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What You Can Learn from Company Research

Do you trust that your clients will pay, your partners will stick to their agreements, and your competitors aren't doing anything that affects your company's well-being? In the world of business, trust often depends on how much you know about the companies with which you're doing business.

Where you look for that information and what you find typically depends on the size of the company you're trying to investigate and whether or not it's publicly owned. Small, privately owned companies are more difficult to research because they aren't required to make public much information.

One of the first places you should search for information on private companies is in your local newspapers. Don't limit your search to one paper or to the front section. Comb the real estate and business sections and, if the paper has one, the local gossip column. Most newspapers today have Web sites equipped with search engines, which makes research easy. But some papers don't archive their full publications on the Web, while others archive only two weeks' worth of material. Some library legwork might be called for.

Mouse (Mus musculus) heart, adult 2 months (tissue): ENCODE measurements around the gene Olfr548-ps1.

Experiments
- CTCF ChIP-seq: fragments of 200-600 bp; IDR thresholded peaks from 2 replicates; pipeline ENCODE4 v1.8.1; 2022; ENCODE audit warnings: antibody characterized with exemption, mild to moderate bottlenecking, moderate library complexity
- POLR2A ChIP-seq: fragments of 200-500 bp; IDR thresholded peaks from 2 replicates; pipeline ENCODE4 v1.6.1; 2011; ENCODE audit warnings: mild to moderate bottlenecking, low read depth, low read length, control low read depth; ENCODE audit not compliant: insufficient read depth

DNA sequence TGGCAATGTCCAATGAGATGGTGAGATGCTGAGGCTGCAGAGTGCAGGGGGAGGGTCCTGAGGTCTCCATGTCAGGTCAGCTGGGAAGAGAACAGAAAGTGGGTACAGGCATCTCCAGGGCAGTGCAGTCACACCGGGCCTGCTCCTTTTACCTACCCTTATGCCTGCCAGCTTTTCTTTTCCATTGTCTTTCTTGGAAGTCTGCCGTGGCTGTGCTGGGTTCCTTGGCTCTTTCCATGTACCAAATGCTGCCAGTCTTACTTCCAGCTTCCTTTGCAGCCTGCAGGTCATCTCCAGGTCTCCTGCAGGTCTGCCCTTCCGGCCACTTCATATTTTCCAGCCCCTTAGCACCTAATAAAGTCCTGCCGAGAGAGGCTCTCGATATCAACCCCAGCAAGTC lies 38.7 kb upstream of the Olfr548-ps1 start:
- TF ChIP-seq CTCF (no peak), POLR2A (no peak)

What you can find out about private companies:

  • Hints about their financial situation
  • The date the company was founded
  • The number of employees
  • Revenues
  • Real estate issues, possibly including recent rental or building projects that might make money tight
  • Personnel issues, including promotions, hires, and layoffs

Research on publicly owned companies is much easier to obtain. The reason: By law, public companies must reveal their strategic plans, annual profits, investments, and losses. Electronic Data Gathering and Retrieval System (EDGAR for short), of the Securities and Exchange Commission, is a treasure trove of information on public companies. Edgar includes annual reports as well as offerings to sell stock.

What you can find out about public companies:

  • Operational details
  • Salary information on officers, directors, and certain shareholders
  • Fringe benefits and transactions between the company and management
  • Financial statements audited by an independent certified public accountant
  • Competitive positioning
  • Terms of contracts and leasing agreements
  • New business objectives and the tactics they will use to achieve those goals